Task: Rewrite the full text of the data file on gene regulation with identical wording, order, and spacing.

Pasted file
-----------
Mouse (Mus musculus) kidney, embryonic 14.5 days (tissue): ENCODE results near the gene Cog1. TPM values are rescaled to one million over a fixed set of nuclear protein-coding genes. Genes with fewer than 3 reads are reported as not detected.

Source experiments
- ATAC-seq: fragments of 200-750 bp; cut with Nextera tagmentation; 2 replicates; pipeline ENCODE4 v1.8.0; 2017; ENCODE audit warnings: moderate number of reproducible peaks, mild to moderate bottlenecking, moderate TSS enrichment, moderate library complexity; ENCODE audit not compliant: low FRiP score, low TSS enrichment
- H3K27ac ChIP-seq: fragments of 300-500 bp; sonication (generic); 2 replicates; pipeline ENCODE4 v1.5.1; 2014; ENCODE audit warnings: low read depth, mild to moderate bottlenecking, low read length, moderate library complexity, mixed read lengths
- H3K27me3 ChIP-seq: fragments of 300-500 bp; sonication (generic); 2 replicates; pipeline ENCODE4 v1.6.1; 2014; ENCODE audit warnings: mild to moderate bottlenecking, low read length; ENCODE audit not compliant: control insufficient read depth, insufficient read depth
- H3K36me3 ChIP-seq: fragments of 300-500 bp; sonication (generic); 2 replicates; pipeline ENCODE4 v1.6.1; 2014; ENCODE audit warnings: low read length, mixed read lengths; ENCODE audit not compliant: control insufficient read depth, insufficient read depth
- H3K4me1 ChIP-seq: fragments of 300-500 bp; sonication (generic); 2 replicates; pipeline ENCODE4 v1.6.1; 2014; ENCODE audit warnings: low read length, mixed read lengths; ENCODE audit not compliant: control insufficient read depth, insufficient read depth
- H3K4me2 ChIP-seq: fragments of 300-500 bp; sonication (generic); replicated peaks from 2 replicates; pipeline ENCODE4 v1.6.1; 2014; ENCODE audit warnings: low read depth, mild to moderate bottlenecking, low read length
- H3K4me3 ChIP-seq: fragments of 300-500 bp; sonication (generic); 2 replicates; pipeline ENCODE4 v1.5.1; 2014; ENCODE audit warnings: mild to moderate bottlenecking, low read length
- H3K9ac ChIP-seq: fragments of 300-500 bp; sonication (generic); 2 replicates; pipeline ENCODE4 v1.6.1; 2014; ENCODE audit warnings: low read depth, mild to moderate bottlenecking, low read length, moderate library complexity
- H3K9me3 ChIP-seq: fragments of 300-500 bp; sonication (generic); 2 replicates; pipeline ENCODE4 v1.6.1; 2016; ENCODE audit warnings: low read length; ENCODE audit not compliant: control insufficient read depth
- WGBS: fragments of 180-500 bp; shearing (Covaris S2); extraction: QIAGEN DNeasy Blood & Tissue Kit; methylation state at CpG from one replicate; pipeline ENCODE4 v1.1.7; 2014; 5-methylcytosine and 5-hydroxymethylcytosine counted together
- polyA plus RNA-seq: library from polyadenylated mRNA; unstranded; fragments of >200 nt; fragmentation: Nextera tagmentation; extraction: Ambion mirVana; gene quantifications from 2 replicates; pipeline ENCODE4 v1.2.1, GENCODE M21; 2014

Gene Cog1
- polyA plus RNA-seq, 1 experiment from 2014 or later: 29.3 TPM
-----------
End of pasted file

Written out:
Mouse (Mus musculus) kidney, embryonic 14.5 days (tissue): ENCODE results near the gene Cog1. TPM values are rescaled to one million over a fixed set of nuclear protein-coding genes. Genes with fewer than 3 reads are reported as not detected.

Source experiments
- ATAC-seq: fragments of 200-750 bp; cut with Nextera tagmentation; 2 replicates; pipeline ENCODE4 v1.8.0; 2017; ENCODE audit warnings: moderate number of reproducible peaks, mild to moderate bottlenecking, moderate TSS enrichment, moderate library complexity; ENCODE audit not compliant: low FRiP score, low TSS enrichment
- H3K27ac ChIP-seq: fragments of 300-500 bp; sonication (generic); 2 replicates; pipeline ENCODE4 v1.5.1; 2014; ENCODE audit warnings: low read depth, mild to moderate bottlenecking, low read length, moderate library complexity, mixed read lengths
- H3K27me3 ChIP-seq: fragments of 300-500 bp; sonication (generic); 2 replicates; pipeline ENCODE4 v1.6.1; 2014; ENCODE audit warnings: mild to moderate bottlenecking, low read length; ENCODE audit not compliant: control insufficient read depth, insufficient read depth
- H3K36me3 ChIP-seq: fragments of 300-500 bp; sonication (generic); 2 replicates; pipeline ENCODE4 v1.6.1; 2014; ENCODE audit warnings: low read length, mixed read lengths; ENCODE audit not compliant: control insufficient read depth, insufficient read depth
- H3K4me1 ChIP-seq: fragments of 300-500 bp; sonication (generic); 2 replicates; pipeline ENCODE4 v1.6.1; 2014; ENCODE audit warnings: low read length, mixed read lengths; ENCODE audit not compliant: control insufficient read depth, insufficient read depth
- H3K4me2 ChIP-seq: fragments of 300-500 bp; sonication (generic); replicated peaks from 2 replicates; pipeline ENCODE4 v1.6.1; 2014; ENCODE audit warnings: low read depth, mild to moderate bottlenecking, low read length
- H3K4me3 ChIP-seq: fragments of 300-500 bp; sonication (generic); 2 replicates; pipeline ENCODE4 v1.5.1; 2014; ENCODE audit warnings: mild to moderate bottlenecking, low read length
- H3K9ac ChIP-seq: fragments of 300-500 bp; sonication (generic); 2 replicates; pipeline ENCODE4 v1.6.1; 2014; ENCODE audit warnings: low read depth, mild to moderate bottlenecking, low read length, moderate library complexity
- H3K9me3 ChIP-seq: fragments of 300-500 bp; sonication (generic); 2 replicates; pipeline ENCODE4 v1.6.1; 2016; ENCODE audit warnings: low read length; ENCODE audit not compliant: control insufficient read depth
- WGBS: fragments of 180-500 bp; shearing (Covaris S2); extraction: QIAGEN DNeasy Blood & Tissue Kit; methylation state at CpG from one replicate; pipeline ENCODE4 v1.1.7; 2014; 5-methylcytosine and 5-hydroxymethylcytosine counted together
- polyA plus RNA-seq: library from polyadenylated mRNA; unstranded; fragments of >200 nt; fragmentation: Nextera tagmentation; extraction: Ambion mirVana; gene quantifications from 2 replicates; pipeline ENCODE4 v1.2.1, GENCODE M21; 2014

Gene Cog1
- polyA plus RNA-seq, 1 experiment from 2014 or later: 29.3 TPM